See Wiktionary:Protologisms. --EncycloPetey 23:46, 11 April 2009 (UTC)

offer

I recently added a section at offer#Etymology 3, which was deleted by an anon. The section was as followed:

Noun

offer

  1. (used in combinations from phrasal verbs) agent noun of off
    • 2003, James-Jason Gantt, Losing Summer[9], ISBN 0595297498 9780595297498, page 146:
      Once you finally discover yourself a dismember-er, a de-limber, a fucking head-cutter-offer, the most simple of tasks — enjoying a long walk outside, seeing a movie, conversing with a stranger in the library — all become prized and over-inflated moments of elation.

I was a bit hesitant to add this initially. But there's other cites: puller-offer and shoe-taker-offer. Apparently this is called agentive nominalisation. Anyway, I can't see any reason why not to include these, but I imagine there's a clearer definition than {{context|used in combinations from phrasal verbs|lang=und}} ''agent noun of '''[[off]]'''''. --Jackofclubs 11:45, 13 April 2009 (UTC)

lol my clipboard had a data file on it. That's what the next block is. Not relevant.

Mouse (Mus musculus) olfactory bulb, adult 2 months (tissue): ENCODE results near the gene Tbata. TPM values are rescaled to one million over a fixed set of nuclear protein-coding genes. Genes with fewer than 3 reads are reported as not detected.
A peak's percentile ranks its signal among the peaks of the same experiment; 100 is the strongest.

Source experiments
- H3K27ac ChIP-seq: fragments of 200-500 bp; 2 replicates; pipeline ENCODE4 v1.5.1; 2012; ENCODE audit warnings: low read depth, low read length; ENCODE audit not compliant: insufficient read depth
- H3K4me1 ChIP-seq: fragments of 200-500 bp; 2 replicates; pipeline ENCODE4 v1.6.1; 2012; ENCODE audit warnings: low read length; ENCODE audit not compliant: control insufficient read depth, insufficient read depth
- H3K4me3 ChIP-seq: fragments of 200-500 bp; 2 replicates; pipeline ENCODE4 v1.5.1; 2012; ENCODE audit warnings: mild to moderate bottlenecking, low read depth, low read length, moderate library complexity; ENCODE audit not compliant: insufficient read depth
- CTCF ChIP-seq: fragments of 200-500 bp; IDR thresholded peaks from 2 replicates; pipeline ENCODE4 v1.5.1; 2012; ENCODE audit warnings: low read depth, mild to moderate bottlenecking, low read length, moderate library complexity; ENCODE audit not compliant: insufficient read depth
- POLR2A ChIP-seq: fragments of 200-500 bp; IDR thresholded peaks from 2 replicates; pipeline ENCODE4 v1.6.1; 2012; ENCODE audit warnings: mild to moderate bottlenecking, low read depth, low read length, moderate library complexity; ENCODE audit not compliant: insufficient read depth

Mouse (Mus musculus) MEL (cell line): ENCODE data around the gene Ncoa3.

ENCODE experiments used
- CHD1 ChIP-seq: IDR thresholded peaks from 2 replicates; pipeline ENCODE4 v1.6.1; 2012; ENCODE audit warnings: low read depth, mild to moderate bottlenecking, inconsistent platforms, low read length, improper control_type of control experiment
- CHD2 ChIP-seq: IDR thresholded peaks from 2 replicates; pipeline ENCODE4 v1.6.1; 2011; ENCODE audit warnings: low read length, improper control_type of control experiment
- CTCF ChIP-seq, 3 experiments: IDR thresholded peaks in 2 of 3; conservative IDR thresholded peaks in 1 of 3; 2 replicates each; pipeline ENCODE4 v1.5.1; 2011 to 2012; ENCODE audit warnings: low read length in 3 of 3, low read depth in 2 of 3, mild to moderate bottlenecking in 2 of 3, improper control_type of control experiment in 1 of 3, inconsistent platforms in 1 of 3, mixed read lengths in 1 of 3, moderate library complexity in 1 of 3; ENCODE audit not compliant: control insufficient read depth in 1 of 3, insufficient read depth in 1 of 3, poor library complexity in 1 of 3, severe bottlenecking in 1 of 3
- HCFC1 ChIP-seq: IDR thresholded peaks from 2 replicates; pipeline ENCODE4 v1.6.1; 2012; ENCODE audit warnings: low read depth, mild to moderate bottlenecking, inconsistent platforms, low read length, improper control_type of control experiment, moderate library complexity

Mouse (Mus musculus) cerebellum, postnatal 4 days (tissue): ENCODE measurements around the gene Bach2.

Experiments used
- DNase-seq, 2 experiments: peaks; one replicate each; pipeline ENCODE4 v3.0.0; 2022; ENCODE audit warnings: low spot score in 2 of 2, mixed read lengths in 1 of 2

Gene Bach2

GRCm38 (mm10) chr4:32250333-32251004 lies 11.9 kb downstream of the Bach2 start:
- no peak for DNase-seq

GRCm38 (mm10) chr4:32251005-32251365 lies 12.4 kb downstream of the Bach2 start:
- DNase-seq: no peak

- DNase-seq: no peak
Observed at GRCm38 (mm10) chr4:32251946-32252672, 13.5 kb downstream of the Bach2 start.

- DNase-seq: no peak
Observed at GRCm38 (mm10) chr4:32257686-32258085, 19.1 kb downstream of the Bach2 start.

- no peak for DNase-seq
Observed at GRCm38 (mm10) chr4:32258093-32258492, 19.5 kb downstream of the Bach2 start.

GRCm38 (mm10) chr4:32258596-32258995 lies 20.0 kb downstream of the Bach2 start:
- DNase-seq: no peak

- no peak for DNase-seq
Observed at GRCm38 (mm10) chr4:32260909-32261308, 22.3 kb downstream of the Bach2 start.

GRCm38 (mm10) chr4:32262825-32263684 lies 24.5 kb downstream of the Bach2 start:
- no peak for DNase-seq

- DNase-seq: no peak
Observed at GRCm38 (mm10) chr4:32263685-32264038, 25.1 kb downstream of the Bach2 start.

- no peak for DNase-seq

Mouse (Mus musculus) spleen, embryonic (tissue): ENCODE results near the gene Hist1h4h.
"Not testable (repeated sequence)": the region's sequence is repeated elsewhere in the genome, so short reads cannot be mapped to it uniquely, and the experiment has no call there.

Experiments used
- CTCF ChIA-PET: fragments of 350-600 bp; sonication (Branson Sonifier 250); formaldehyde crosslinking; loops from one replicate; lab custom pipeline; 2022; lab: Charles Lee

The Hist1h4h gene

Agree inclusion is rather arguable (AFAIK we don't normally include compounds part not found on their own). But couldn't it be an agent noun from off "to kill"? (getting cites would be a bitch. maybe looking if OED's got anything might help?) Circeus 15:30, 13 April 2009 (UTC)
It seems like something that ought to be included. Were it a suffix we would have it, with hyphen; were it a free-standing word used in hyphenated words, we would have it, without hyphen. Aren't there others like this: -downer, -upper, -offer? DCDuring TALK 19:22, 13 April 2009 (UTC)